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From under- +‎ strapper.


understrapper (plural understrappers)

  1. Any underling or inferior in office.
    • 1753, Tobias Smollett, The Adventures of Ferdinand Count Fathom, Part I, Chapter 29,[1]
      [] I have seen him lately at Boulogne, and am perfectly well acquainted with some persons who have supplied him with French lace and embroidery; and, as a proof of what I allege, I desire you will order him and this barber, who is his understrapper, to be examined on the spot.”
    • 1814 July, [Jane Austen], chapter XIII, in Mansfield Park: [], volume I, London: [] T[homas] Egerton, [], OCLC 39810224, pages 268–269:
      No want of hands in our Theatre, Miss Bertram. No want of under strappers—My sister desires her love, and hopes to be admitted into the Company, and will be happy to take the part of any old duenna or tame Confidante, that you may not like to do yourselves.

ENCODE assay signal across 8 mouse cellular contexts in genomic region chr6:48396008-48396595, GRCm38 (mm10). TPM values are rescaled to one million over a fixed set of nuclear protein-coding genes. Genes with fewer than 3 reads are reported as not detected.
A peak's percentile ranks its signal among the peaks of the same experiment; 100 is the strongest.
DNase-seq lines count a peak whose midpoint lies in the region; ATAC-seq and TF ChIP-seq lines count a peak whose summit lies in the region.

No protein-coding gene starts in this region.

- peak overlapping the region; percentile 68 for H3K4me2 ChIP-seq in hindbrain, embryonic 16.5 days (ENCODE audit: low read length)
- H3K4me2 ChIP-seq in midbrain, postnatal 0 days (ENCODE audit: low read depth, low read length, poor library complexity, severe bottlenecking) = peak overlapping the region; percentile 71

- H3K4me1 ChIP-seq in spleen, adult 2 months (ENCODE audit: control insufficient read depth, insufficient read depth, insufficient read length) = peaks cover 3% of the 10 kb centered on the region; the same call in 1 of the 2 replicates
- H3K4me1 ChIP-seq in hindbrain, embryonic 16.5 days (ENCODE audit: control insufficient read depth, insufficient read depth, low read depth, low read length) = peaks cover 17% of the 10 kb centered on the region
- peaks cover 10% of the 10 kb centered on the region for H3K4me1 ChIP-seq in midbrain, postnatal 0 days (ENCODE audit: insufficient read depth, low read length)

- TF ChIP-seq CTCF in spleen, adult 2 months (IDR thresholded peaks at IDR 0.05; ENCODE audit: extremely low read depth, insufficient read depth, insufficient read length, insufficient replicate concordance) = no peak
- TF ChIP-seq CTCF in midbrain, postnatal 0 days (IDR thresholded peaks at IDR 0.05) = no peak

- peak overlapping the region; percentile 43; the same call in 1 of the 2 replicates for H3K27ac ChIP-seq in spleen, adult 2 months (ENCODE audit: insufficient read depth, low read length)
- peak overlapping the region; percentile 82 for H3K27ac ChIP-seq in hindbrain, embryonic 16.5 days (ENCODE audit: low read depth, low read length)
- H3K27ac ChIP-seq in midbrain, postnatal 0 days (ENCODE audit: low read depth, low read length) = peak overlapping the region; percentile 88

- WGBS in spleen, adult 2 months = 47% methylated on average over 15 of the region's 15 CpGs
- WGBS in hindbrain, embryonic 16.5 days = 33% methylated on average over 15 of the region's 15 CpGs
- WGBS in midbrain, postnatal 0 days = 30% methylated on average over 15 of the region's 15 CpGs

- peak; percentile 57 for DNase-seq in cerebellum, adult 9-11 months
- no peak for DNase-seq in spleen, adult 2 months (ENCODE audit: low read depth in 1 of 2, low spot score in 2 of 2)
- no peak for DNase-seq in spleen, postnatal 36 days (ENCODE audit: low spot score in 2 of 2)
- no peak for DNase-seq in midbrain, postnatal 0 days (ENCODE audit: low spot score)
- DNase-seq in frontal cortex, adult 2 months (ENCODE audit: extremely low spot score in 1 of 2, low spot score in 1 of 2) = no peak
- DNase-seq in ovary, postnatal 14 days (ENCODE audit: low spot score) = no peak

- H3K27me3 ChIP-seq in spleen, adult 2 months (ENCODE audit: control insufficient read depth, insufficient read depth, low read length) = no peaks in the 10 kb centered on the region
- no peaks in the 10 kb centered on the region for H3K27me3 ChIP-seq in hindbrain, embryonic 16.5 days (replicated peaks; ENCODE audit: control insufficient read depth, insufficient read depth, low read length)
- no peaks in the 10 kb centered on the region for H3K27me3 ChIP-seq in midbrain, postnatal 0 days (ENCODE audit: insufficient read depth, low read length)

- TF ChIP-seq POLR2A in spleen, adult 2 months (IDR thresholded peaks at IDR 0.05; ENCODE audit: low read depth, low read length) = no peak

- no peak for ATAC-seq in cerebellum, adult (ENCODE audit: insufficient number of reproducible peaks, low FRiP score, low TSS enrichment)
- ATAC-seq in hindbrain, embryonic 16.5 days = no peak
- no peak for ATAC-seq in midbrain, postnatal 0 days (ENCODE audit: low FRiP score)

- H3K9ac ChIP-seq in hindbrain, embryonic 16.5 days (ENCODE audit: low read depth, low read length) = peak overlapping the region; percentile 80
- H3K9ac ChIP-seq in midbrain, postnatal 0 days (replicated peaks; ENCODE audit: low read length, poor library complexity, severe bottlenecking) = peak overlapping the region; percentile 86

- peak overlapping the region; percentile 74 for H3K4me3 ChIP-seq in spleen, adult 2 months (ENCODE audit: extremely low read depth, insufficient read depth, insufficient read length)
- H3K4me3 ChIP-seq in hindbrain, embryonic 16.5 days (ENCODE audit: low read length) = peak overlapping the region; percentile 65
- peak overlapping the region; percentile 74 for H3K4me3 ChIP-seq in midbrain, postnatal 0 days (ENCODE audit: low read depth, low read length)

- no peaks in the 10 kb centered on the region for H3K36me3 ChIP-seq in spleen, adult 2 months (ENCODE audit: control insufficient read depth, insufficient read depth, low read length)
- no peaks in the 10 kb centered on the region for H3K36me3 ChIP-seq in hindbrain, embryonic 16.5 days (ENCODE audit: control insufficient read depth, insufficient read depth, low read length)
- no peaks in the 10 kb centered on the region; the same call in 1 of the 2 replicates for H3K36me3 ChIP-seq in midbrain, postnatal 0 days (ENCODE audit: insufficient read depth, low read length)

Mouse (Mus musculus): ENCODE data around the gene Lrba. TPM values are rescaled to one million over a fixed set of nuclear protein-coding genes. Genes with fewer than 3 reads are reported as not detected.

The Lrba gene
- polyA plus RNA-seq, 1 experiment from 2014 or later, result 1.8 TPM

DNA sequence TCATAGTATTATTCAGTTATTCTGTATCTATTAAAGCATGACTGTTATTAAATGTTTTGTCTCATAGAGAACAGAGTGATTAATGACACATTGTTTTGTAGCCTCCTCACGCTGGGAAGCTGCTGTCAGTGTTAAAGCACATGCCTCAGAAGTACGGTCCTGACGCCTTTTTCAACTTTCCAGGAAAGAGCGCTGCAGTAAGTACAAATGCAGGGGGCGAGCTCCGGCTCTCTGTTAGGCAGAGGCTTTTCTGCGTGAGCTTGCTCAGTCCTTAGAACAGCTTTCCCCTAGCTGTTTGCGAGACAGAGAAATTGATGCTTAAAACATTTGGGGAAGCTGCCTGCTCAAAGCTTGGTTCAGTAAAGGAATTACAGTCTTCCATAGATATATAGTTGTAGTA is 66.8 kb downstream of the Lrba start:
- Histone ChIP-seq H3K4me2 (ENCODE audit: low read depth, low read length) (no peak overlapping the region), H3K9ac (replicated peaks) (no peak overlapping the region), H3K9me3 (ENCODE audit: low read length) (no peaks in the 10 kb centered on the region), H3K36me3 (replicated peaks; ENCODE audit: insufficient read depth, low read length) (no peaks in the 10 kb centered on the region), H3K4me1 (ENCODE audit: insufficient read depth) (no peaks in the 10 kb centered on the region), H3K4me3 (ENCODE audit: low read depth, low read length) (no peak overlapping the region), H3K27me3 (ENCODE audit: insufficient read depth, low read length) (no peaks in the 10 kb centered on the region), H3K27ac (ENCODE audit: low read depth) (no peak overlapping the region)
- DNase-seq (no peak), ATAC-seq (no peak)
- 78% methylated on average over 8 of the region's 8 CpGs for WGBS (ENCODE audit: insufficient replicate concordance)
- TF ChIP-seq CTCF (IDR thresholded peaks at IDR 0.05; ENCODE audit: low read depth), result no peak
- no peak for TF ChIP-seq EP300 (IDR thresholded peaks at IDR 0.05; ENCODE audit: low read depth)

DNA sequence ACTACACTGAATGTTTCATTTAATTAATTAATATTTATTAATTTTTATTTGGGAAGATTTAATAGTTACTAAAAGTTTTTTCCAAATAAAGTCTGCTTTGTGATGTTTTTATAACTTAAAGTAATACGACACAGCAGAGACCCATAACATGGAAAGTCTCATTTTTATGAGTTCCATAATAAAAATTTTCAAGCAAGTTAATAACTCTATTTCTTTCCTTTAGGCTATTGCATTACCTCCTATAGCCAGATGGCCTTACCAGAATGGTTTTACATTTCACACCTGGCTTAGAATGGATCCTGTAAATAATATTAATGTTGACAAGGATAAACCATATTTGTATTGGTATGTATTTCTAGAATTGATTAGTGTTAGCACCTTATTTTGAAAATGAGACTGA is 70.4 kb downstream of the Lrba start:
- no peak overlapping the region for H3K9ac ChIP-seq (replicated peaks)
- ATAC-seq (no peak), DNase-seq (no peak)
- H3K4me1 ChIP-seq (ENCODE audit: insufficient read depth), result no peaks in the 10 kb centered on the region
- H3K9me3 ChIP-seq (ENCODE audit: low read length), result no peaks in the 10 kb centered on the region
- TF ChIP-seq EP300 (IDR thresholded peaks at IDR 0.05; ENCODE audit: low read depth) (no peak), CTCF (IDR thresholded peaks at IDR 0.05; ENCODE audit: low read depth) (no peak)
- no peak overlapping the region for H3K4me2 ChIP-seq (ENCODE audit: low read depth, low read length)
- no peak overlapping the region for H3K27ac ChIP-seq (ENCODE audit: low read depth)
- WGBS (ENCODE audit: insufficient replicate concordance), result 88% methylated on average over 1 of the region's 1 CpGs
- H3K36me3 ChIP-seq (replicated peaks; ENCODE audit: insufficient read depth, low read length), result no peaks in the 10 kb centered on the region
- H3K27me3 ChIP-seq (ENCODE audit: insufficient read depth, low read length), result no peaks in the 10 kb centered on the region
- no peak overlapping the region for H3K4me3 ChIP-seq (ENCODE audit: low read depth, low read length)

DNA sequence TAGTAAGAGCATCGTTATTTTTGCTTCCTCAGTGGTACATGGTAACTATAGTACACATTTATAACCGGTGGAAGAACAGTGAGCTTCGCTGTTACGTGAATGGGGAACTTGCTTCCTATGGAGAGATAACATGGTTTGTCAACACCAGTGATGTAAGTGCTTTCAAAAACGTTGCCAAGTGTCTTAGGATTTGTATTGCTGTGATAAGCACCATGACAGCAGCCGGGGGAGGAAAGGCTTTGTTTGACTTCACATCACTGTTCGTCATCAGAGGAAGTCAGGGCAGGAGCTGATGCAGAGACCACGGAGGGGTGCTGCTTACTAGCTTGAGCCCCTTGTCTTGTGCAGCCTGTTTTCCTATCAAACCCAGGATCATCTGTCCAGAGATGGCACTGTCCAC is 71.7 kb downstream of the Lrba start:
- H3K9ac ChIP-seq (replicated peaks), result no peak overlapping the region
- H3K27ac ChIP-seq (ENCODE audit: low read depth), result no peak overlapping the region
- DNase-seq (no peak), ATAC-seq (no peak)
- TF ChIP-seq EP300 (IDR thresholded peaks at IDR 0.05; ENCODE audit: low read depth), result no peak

• 1847, Herman Melville, Omoo, Part II, Chapter 82,[2]
      The doctor immediately disappeared, returning soon after with a couple of flasks of wine concealed in the folds of his frock. Through the agency of the Marquesan, he had purchased them from an understrapper of the court.
    • 1927, Joseph C. Lincoln, The Aristocratic Miss Brewster, Chapter 3,[3]
      A fine state of affairs, when a fifteen-dollar-a-week understrapper’s job gets to interfering with the business of an institution like the Wapatomac National Bank.
    • 1977, Ian Winterbottom, Baron Winterbottom, Hansard, House of Lords, The Tornado military aircraft, 9 May, 1977,[4]
      My Lords, if an understrapper from a television company talks to an understrapper of the RAF, you do not expect air marshals to jump.
  2. A freelance operator for MI5.
    • 2000, Philip Davison, McKenzie’s Friend, Penguin, p. 37,
      Alfie was familiar with the term ‘understrapper’. The Harry Fielding Alfie knew was an understrapper; a bob-a-job man for MI5. Somebody who could do a bit of house- or office-breaking, or some surveillance work.